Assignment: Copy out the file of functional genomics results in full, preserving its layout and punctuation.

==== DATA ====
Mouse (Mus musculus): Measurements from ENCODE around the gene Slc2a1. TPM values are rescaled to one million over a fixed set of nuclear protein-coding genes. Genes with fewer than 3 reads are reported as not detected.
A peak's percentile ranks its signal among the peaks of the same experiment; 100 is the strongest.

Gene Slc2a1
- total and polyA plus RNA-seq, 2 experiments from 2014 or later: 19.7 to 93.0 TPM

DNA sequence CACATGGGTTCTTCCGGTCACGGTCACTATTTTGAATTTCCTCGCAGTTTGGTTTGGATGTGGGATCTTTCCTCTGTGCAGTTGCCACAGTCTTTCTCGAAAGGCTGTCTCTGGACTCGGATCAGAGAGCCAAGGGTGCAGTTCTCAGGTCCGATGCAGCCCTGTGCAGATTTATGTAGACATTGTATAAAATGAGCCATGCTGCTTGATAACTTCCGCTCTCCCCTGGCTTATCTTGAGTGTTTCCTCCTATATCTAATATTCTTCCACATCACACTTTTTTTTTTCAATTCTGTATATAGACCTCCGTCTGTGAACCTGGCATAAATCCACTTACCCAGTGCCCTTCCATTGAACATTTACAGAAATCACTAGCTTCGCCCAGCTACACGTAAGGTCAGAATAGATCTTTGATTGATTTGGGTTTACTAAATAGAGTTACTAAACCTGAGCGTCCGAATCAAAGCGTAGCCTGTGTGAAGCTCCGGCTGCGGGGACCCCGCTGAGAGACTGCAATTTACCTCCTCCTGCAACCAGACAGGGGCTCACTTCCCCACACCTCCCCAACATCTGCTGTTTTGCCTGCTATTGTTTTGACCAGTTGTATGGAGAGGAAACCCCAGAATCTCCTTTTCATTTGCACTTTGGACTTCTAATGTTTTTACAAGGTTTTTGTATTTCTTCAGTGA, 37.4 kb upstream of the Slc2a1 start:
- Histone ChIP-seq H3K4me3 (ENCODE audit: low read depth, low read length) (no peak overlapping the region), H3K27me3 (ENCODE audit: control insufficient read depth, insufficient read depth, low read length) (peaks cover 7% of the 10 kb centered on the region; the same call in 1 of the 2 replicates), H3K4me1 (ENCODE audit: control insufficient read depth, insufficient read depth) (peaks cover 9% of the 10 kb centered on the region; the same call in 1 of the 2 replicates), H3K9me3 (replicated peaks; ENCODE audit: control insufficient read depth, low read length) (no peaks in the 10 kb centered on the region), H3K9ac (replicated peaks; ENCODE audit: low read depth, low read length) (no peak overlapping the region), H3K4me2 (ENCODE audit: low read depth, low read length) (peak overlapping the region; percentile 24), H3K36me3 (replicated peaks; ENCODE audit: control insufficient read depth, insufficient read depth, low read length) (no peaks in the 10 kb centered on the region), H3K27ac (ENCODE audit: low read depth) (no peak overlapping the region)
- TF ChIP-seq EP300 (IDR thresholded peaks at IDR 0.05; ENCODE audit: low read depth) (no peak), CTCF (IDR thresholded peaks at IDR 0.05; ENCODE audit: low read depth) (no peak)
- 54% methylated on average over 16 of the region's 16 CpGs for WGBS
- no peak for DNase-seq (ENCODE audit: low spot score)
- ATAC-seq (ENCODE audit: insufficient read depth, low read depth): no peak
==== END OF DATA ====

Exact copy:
Mouse (Mus musculus): Measurements from ENCODE around the gene Slc2a1. TPM values are rescaled to one million over a fixed set of nuclear protein-coding genes. Genes with fewer than 3 reads are reported as not detected.
A peak's percentile ranks its signal among the peaks of the same experiment; 100 is the strongest.

Gene Slc2a1
- total and polyA plus RNA-seq, 2 experiments from 2014 or later: 19.7 to 93.0 TPM

DNA sequence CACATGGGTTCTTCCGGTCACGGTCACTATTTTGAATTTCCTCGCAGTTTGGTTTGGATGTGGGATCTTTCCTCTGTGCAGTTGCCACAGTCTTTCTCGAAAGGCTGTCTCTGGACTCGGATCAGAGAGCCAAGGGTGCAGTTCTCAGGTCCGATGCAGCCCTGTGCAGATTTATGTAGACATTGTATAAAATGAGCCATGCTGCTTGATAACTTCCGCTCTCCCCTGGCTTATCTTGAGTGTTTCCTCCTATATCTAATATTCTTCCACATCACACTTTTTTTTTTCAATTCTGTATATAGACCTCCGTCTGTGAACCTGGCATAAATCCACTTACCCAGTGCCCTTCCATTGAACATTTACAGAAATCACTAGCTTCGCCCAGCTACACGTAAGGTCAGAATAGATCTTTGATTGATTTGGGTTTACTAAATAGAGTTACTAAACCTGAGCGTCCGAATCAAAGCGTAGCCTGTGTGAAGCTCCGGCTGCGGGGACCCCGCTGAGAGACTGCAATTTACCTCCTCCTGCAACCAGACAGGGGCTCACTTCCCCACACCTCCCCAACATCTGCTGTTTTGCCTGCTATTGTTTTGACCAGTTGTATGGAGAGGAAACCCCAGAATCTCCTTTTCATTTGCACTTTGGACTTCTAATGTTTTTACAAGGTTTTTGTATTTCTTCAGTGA, 37.4 kb upstream of the Slc2a1 start:
- Histone ChIP-seq H3K4me3 (ENCODE audit: low read depth, low read length) (no peak overlapping the region), H3K27me3 (ENCODE audit: control insufficient read depth, insufficient read depth, low read length) (peaks cover 7% of the 10 kb centered on the region; the same call in 1 of the 2 replicates), H3K4me1 (ENCODE audit: control insufficient read depth, insufficient read depth) (peaks cover 9% of the 10 kb centered on the region; the same call in 1 of the 2 replicates), H3K9me3 (replicated peaks; ENCODE audit: control insufficient read depth, low read length) (no peaks in the 10 kb centered on the region), H3K9ac (replicated peaks; ENCODE audit: low read depth, low read length) (no peak overlapping the region), H3K4me2 (ENCODE audit: low read depth, low read length) (peak overlapping the region; percentile 24), H3K36me3 (replicated peaks; ENCODE audit: control insufficient read depth, insufficient read depth, low read length) (no peaks in the 10 kb centered on the region), H3K27ac (ENCODE audit: low read depth) (no peak overlapping the region)
- TF ChIP-seq EP300 (IDR thresholded peaks at IDR 0.05; ENCODE audit: low read depth) (no peak), CTCF (IDR thresholded peaks at IDR 0.05; ENCODE audit: low read depth) (no peak)
- 54% methylated on average over 16 of the region's 16 CpGs for WGBS
- no peak for DNase-seq (ENCODE audit: low spot score)
- ATAC-seq (ENCODE audit: insufficient read depth, low read depth): no peak